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United States Department of Agriculture

Agricultural Research Service

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Fighting a Tougher Nematode
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Fighting a Tougher Nematode                     

 

The past decade has seen emergence of aggressive root knot nematodes (Meloidogyne spp.) that overcome the natural defense mechanisms of grape rootstocks such as Freedom and Harmony, which are known for their resistance to these microscopic worms. More than 10,000 grape rootstock seedlings have been screened for resistance to the tougher nematodes. Only those seedlings which completely suppress nematode feeding and reproduction and which yield zero nematode egg masses are selected.  The seedlings are then propagated and planted. The goal is to develop and introduce rootstocks that are both resistant to the tougher nematodes and adaptable to California viticulture. More than 200 resistant selections have been planted in the vineyard and several selections are in vineyard trials.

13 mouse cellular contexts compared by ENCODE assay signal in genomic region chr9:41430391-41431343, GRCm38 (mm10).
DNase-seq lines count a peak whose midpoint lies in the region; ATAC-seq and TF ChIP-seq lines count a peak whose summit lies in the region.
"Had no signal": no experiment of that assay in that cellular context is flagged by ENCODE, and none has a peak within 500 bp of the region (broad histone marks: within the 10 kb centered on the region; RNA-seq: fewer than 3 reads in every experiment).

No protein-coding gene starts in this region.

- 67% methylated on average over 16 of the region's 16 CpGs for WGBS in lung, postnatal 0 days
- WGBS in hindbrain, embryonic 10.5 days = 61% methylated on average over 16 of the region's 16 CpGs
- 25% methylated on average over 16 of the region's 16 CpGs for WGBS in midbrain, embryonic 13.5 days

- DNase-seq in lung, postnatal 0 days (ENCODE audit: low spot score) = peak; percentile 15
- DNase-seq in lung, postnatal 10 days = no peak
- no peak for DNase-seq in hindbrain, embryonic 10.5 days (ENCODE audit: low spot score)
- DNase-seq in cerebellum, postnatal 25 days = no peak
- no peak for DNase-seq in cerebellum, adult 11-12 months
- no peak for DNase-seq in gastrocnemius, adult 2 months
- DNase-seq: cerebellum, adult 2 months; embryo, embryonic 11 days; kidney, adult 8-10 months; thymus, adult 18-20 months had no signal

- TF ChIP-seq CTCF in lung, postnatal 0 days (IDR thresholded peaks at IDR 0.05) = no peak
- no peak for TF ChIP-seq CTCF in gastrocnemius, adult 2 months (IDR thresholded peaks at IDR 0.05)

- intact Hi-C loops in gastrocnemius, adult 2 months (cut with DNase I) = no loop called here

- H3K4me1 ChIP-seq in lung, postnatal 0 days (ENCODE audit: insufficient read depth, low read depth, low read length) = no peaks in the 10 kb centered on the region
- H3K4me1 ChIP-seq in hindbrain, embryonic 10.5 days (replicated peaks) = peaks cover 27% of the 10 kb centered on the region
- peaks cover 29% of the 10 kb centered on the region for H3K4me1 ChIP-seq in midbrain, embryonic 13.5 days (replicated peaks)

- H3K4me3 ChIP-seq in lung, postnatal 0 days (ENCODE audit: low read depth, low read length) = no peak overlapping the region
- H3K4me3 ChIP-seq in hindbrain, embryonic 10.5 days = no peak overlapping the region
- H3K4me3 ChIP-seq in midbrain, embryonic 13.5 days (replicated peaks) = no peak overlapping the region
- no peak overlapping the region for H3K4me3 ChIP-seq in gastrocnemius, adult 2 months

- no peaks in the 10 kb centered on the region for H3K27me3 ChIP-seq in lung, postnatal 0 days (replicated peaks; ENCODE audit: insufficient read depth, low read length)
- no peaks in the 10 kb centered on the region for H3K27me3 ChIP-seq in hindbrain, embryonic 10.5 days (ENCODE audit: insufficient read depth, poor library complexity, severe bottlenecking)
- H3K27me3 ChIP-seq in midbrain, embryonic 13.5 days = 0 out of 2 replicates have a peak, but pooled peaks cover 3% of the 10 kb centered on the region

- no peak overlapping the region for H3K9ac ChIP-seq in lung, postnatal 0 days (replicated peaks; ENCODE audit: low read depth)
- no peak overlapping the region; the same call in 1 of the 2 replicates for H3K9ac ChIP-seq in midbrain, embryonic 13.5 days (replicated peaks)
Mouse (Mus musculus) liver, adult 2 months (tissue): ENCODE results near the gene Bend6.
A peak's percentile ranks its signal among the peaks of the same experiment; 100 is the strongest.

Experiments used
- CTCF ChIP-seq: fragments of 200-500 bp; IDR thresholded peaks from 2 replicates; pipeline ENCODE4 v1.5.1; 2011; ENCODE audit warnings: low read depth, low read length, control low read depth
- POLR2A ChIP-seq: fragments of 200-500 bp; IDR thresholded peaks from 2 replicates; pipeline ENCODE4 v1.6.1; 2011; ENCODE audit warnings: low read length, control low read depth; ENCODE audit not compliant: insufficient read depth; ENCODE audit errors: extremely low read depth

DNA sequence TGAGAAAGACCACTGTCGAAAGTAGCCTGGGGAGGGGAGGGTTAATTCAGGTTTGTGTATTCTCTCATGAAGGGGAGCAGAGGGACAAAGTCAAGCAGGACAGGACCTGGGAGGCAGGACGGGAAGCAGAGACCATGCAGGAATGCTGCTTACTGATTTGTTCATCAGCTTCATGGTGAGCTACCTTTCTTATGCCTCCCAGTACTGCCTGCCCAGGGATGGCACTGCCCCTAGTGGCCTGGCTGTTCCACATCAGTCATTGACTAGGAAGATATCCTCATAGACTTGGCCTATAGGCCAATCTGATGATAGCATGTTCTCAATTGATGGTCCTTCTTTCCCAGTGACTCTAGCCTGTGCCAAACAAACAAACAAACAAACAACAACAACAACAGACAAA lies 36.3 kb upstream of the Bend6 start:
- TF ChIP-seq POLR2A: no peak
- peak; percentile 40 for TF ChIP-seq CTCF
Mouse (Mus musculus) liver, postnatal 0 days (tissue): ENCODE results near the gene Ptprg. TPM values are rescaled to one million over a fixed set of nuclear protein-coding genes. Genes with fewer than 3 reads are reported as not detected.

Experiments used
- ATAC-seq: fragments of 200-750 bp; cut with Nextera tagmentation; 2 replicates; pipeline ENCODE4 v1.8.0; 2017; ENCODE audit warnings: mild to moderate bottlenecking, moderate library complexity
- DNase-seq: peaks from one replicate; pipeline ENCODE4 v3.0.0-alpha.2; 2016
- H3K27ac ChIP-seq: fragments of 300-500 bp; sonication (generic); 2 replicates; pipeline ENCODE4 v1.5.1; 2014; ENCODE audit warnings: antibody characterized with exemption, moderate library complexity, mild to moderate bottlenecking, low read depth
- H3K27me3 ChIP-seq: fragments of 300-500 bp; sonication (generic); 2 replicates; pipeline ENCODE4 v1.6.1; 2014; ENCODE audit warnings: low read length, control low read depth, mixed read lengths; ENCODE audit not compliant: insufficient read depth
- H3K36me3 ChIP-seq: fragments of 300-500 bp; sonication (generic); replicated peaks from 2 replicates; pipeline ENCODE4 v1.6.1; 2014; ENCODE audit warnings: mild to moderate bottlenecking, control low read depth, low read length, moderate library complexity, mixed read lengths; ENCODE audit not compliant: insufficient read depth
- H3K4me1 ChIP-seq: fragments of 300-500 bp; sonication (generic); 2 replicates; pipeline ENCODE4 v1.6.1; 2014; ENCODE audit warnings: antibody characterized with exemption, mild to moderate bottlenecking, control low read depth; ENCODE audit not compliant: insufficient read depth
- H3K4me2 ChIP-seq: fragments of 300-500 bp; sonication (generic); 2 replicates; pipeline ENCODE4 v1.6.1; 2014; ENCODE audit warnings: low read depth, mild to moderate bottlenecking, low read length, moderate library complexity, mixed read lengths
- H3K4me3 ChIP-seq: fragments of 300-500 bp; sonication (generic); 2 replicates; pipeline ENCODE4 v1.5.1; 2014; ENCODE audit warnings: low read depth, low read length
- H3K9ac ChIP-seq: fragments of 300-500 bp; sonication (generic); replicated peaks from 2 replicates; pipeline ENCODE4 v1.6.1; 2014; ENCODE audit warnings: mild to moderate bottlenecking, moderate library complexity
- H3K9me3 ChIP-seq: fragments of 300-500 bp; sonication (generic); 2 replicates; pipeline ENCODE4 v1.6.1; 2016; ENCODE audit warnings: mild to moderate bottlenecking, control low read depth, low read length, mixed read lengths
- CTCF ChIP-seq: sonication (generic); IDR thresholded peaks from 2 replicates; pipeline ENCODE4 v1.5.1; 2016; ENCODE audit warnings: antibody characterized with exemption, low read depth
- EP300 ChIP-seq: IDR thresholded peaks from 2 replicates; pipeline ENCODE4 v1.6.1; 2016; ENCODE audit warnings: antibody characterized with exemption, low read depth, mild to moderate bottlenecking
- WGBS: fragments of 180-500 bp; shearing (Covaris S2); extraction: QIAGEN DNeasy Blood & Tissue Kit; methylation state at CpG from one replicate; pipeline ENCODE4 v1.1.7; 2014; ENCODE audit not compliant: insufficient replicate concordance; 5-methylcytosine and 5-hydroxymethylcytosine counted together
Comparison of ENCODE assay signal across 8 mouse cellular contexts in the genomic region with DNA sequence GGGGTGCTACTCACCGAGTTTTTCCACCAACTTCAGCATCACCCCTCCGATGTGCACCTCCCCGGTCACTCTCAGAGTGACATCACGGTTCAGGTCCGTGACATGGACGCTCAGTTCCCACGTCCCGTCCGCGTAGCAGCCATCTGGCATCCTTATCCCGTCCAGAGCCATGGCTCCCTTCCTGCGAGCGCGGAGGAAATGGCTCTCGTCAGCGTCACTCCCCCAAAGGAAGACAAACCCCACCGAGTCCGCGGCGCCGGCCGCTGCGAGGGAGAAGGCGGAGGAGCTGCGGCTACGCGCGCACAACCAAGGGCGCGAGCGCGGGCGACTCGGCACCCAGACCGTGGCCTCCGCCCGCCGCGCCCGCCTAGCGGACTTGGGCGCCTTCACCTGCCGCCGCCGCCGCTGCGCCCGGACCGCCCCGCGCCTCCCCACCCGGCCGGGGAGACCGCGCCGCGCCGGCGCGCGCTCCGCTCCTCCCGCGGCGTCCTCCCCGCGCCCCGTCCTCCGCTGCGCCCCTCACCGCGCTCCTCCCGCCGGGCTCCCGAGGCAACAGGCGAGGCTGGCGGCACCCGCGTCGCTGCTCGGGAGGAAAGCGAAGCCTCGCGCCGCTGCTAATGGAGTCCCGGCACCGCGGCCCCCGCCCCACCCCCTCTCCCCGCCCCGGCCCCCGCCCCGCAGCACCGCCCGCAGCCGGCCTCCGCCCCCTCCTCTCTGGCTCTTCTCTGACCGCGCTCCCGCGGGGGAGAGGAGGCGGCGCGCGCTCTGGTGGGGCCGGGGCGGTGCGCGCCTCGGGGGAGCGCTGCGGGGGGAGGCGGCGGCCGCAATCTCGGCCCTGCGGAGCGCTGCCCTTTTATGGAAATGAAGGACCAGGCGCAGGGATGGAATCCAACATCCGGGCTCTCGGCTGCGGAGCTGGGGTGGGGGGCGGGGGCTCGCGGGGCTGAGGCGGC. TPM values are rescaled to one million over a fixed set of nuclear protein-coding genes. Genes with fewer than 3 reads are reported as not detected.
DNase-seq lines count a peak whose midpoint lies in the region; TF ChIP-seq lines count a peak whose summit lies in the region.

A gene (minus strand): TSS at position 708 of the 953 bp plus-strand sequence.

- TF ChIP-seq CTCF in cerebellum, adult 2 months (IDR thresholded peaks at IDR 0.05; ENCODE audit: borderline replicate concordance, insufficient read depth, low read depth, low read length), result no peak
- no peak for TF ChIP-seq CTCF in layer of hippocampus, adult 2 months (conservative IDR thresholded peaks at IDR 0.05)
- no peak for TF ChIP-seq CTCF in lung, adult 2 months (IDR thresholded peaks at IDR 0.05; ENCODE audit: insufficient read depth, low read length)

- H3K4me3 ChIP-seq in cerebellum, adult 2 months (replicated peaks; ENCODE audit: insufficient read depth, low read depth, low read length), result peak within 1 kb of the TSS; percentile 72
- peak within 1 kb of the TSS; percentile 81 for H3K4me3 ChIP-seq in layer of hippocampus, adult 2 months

A Different Gene Altogether

 

The N-gene in traditional grape rootstocks such as Freedom and Harmony has for decades conferred resistance to Meloidogyne. A new source of resistance that GGRU scientists discovered is not due to a variation of the N-gene, but a different gene altogether.  There are now two known genes for root-knot nematode resistance in grapes.  It may be possible to breed both genes into the same rootstock-a technique known as 'pyramiding'.  This strategy could provide better protection if the two genes have complementary activity.

 


Last Modified: 11/8/2013
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